Healthy You - Every Day

Don't Put Off Your Colonoscopy Because of COVID-19


NOTE:  The following information was published July 8, 2020. For current COVID-19 information, visit

Have you delayed getting your colonoscopy due to the coronavirus (COVID-19) pandemic? If so, don’t wait any longer to schedule this lifesaving screening. Colonoscopies are available, and you’re safe with us at Lehigh Valley Health Network.

A colonoscopy is the most common way to screen for colorectal cancer. “It’s extremely important for people ages 50 through 75 to get screened because colon cancer can be prevented with proper screening,” says Brian Stello, MD, with LVPG Family Medicine.

Keeping you safe

We understand how you may be feeling right now – nervous, concerned or overwhelmed. One thing you shouldn’t have to worry about is getting the health care you need during this pandemic. That’s why LVHN has taken every step to make sure it’s safe to come in for essential screenings, like colonoscopies.

Temperature screenings are performed when you arrive. The procedural suites where colonoscopies are performed receive routine cleanings and sanitation. Like usual, the colonoscope receives a germicidal cleaning after every patient. So, you can rest assured that your room and the colonoscope are safe.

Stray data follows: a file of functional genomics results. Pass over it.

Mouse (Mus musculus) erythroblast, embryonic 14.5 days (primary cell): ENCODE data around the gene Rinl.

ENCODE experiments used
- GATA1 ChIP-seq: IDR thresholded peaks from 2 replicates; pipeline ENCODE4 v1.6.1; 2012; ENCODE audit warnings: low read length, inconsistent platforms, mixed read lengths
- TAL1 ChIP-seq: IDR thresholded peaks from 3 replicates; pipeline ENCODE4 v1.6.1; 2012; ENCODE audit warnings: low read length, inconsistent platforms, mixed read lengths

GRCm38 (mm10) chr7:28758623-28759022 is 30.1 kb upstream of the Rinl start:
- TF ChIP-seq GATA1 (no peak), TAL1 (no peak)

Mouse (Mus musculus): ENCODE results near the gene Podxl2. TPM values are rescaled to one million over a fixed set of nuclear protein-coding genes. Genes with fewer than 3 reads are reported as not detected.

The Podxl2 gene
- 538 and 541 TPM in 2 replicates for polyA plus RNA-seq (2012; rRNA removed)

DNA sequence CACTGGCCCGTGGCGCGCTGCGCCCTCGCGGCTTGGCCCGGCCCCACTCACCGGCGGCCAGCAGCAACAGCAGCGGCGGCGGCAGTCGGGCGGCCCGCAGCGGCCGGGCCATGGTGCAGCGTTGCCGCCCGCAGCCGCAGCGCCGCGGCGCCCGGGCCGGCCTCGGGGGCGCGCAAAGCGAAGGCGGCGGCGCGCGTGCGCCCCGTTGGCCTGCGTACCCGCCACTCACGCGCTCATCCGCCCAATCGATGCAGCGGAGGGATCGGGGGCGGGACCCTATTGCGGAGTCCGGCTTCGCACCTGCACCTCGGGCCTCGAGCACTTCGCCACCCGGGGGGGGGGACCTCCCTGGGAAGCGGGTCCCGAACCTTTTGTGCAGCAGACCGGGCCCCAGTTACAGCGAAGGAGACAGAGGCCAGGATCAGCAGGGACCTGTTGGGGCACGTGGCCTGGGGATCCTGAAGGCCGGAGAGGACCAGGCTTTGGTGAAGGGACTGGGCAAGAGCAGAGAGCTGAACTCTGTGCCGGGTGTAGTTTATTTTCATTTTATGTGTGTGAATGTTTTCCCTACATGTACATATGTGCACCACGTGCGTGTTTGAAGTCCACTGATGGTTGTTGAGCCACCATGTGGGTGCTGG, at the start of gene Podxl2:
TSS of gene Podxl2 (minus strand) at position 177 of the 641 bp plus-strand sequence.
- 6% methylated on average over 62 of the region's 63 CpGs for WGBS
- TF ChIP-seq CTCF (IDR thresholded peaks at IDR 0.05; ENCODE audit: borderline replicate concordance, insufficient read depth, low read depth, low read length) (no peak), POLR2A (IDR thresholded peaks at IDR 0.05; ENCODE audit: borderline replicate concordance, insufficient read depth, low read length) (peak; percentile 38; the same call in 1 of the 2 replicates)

“We’ve already seen that people are missing out on important health care during this pandemic. The consequences are terrible. Those who wait may come in sicker or with later-stage problems that are more difficult to manage, so it’s important to not put off your care,” Stello says.

Preparing for your colonoscopy

Fasting, drinking clear liquids and cleansing your body to prepare for this procedure are probably not what you want to think about right now. “The preparation is what some people find uncomfortable because the day prior you’re not eating regularly, plus you’re cleaning your bowels out which means frequent visits to the bathroom,” Stello says.

But going through some temporary discomfort to check the health of your colon is worth it.

Early detection of abnormalities is essential. That can be accomplished with a colonoscopy. This screening helps identify any precancerous growths (polyps), which allows them to be removed before they turn cancerous. If your colonoscopy shows signs of cancer, our providers will recommend additional testing, treatments and support to get you the care you need in a timely manner.

“We strongly encourage people to consider a colonoscopy as their first choice for colorectal cancer screening,” Stello says. However, if you have an underlying medical condition or prefer a different method of screening, you should speak to your primary care provider about alternative options.

Learn more about colonoscopies and our convenient screening locations by visiting

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